When Mary Kate decides to leave her marriage and take the train out of town, Sean goes into action. After dragging Mary Kate off the train and through the pasture, the longest fistfight in screen history erupts.
Once Mary Kate realizes that Sean will fight for her, she is quite happy to return to their cottage and makes it clear that dinner will be ready when Sean returns home. The Duke (Sean) slugs it out with Kate’s brother, eventually wins, and wins back Kate’s heart as well. The story of The Quiet Man reminds me of William Shakespeare’s The Taming of the Shrew and its movie version in 1967 starring Elizabeth Taylor as Katharina and Richard Burton as Petruchio.
Katharina is cast as an ill-tempered, strong-willed, opinionated, vocal, recalcitrant, unmanageable woman. Petruchio manages to bring her around and when he does, Katharina is content to do his bidding. I see a lot of Mary Kate Danaher in Katharina.
The supporting cast is a collection of Irishmen worthy of the name: Michaleen Oge Flynn (Barry Fitzgerald), Father Peter Lonergan (Ward Bond), Father Paul (James O’Hara) and The Widow Sarah Tillane (Mildred Natwick) among others. And, yes, there are a lot of relatives in this cast.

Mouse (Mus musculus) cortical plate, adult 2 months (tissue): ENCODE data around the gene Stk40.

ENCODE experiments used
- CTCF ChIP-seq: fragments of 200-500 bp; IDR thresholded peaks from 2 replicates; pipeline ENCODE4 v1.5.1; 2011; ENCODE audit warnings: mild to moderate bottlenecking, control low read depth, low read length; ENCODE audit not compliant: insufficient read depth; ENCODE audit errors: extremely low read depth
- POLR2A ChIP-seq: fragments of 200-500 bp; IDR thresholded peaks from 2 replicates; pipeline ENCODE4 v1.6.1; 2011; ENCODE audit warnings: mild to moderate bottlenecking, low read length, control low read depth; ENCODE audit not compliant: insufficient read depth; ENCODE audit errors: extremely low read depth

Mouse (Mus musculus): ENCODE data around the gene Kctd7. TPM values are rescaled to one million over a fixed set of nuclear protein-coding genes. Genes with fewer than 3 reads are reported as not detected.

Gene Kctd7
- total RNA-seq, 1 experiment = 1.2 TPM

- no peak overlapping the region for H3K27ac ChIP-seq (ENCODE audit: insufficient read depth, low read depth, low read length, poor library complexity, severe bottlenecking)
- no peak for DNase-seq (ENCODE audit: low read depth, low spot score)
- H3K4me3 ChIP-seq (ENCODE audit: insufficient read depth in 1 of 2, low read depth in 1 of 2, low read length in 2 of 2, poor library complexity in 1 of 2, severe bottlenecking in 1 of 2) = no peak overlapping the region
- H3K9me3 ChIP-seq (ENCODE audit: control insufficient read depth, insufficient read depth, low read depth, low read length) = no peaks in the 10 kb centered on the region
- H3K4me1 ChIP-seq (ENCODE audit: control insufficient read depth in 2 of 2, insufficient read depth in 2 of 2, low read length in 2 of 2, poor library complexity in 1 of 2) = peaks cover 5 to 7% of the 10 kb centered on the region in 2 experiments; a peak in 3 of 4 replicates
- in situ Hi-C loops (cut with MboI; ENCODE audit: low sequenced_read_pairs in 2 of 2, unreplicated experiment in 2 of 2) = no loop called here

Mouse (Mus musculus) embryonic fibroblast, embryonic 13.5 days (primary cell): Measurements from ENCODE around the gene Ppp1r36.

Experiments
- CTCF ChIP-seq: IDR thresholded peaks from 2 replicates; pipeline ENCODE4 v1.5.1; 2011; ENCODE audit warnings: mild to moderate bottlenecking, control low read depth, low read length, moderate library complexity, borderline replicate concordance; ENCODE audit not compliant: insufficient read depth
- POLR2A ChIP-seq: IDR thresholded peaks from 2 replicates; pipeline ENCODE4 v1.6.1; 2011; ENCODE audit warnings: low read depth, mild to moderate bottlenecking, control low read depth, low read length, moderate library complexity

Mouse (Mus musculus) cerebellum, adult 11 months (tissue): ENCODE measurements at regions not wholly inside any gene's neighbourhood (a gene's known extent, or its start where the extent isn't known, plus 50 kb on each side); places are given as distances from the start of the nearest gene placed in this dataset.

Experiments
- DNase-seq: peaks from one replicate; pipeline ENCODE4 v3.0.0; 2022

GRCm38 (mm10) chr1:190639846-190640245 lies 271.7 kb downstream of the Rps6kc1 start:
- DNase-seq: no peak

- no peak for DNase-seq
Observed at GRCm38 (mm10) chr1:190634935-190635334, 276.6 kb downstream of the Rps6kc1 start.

The Quiet Man was based on a 1933 Saturday Evening Post short story by Maurice Walsh. Ford read the story in 1933 and purchased the rights to it for $10.
In 1944, John Ford, John Wayne and Maureen O’Hara made a handshake agreement to do the film version, but it would take another 8 years for Ford to raise the money necessary to produce the film. It was the first American feature to be filmed in Ireland’s picturesque countryside. The film almost never happened as Ford was told by producers that a “silly Irish story would not make a penny.”
Finally Republic Pictures was approached and studio chief Herbert Yates relented under the condition that Ford, Wayne and O’Hara would also do a western for Republic, a sure money-maker that would offset losses anticipated from The Quiet Man. The result was the 1950 production of “Rio Grande”.